Saturday was a picture-perfect day.  There was not a cloud in the sky as we paddled our four kayaks across the deceptively large Webb Lake, getting a clear gander at the surrounding mountain range, which included the bald-faced, picturesque peaks that are Tumbledown and Little Jackson, along with Mt Blue itself.  I’d like to think I felt I knew Maine pretty well, having touched on many of its corners over the years (see Master Blueprint # 20).  But the magnificent Mt. Blue region had remained elusive until only 5 years ago when I took Charlotte on a Maine/New Brunswick tour to look at college campuses, including nearby UMaine Farmington.  Anyhow, as we looked up at the peaks around us out on that lake, we all agreed we needed to conquer Tumbledown then and there, so after returning the rental kayaks we headed back to the campsite to get geared up. 

It was a helluva vertical climb, which had Nancy turning back around the two-thirds mark.  With the kids way ahead of us (or so we thought at the time), it was decided I should forge ahead. It was also decided that instead of backtracking, Charlotte, Peter and I would complete a loop, Nancy driving the car a mile or so down the mountain road to meet us at the other trailhead.  This would allow us to take in some additional breathtaking scenery, including an alpine pond tucked in-between Tumbledown and Little Jackson. 

Not long after parting ways with Nancy I hit a clearing which was both spectacular and daunting.  The daunting part had to do with my sudden realization that I had a long, vertical ways to go.  How could this be?  The map said it was 1 ½ miles to the top, but it felt as if I had already climbed that distance.  I suppose that’s what hiking a virtual 90-degree ladder will do to the mind.  Oh well.  I yelled out for Charlotte and Peter.  Nothing.  I was a bit surprised they would not have waited by this point.  I forged ahead, calling out every 50 yards or so as I continued to reflect.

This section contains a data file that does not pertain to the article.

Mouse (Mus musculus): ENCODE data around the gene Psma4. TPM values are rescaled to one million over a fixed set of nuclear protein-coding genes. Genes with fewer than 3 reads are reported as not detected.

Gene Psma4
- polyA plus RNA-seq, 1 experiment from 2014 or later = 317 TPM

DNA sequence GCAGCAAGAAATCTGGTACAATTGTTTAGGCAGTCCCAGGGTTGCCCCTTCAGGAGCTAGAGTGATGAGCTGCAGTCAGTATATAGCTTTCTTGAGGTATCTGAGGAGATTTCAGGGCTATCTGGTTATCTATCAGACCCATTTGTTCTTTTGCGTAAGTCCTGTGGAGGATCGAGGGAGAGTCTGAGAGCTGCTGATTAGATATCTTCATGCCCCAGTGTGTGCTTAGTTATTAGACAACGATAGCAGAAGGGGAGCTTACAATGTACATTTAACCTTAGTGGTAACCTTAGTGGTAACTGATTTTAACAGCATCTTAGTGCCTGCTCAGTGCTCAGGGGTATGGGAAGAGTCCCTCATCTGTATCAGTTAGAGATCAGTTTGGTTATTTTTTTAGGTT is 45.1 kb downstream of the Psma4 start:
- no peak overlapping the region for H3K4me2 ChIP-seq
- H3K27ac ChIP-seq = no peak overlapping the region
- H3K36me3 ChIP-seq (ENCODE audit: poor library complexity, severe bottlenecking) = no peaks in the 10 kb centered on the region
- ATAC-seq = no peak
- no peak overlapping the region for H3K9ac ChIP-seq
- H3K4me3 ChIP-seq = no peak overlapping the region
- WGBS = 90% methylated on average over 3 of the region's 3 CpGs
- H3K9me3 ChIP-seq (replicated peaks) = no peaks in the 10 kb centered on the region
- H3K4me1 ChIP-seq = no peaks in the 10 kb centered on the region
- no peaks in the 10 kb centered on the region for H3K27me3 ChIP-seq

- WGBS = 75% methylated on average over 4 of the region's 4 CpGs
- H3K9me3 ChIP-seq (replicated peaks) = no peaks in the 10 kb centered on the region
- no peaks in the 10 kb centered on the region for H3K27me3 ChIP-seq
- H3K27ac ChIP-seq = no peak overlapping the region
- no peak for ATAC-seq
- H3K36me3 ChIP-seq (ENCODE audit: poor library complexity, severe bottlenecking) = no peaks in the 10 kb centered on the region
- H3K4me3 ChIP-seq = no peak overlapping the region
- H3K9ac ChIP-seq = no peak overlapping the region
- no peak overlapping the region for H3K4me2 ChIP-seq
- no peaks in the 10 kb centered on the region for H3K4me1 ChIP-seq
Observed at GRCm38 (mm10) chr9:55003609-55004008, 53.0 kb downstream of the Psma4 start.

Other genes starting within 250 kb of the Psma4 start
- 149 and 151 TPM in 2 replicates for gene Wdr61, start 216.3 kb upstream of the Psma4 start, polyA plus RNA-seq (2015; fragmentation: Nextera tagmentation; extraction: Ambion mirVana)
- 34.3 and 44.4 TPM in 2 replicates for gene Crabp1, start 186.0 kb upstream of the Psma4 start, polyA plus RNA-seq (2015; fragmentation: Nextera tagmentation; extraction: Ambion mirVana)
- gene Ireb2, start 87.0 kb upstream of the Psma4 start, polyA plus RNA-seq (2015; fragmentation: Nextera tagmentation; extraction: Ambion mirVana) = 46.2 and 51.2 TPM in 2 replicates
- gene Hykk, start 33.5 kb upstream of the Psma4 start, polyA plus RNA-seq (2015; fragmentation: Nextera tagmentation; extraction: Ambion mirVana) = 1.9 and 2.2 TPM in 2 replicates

Again, that Machiavelli comment: How can being loved induce fear and loathing in others?  I like to look at it from another angle:  How can someone else being loved to be like a mirror on ourselves when we see this tremendous gift in that person?  We all go through stretches where we are the lost sheep.  Some are in so deep, however, that they see no way out.  And so, they lash out at those who have the love and the peace of mind, trying to bring them down to their level rather than they focus on putting in the extra effort to climb up and out.  You need a good support network to make that happen.  I have that support network.  It’s a blessing I can never take for granted.

Ah, after nearly an hour, finally, a response.  It was Charlotte, but her voice was coming from way below me!  What the?  I sat and waited, refusing to drink from my water jug until they arrived (Charlotte and Peter had no water on them and so I felt I should do this in solidarity).  When we finally reunited, Peter explained they had veered off the trail, and onto a false peak.  They then had to backtrack.  After reconnecting with the trail, they soon ran into their Mom on her way down.  Nancy brought them up to speed on our plan. 

After a few gulps of ice water each, we carried on.  At one point we were hiking through a cave, using metal rungs to shimmy through “Fat Man’s Misery”, all in all a mini-East coast Yosemite Half Dome experience.  This was a capital-H Hike.  Not long after the cave, we hit the summit and strolled along the striking bald-faced ridge to the larger-than-expected alpine pond (which looked like a miniature-bonsai Lake Tahoe) and then down the connecting trail.  Not halfway down we ran into Nancy, who was making her way up the trail to greet us.  The four of us then descended down to the car as the sun set over the horizon, another night and day of camping ahead of us.

Bob Dylan sounds so wonderfully upbeat on the studio version of “The Man in Me”.  It’s a rare treat to hear him throwing out “La, La, La’s” or anything like it, as he does at the beginning of the song, sounding more like Van Morrison than himself.  T-Bone Burnett, a musician with strong ties to Dylan (including as a band member on the Rolling Thunder Review Tour) certainly picked up on this, ultimately relaying his connection with the song to the Coen Brothers.  But the real heart of “The Man in Me” is in that aforementioned closing lyric, the title of this entry…. at least in terms of how the song fits with the “New Morning” chapter in Chronicles, as well as the core ideals expressed in The Big Lebowski.  It can be a rough and tumble(down) world out there.  Sometimes you can find shelter by simply tucking it all away.  But it’s best to confront it.  It’s not easy to do, but with a little help from a loving support network, the man in me, and in all of us, can show his/her face more often than not.

Attached are several photos from our family weekend getaway.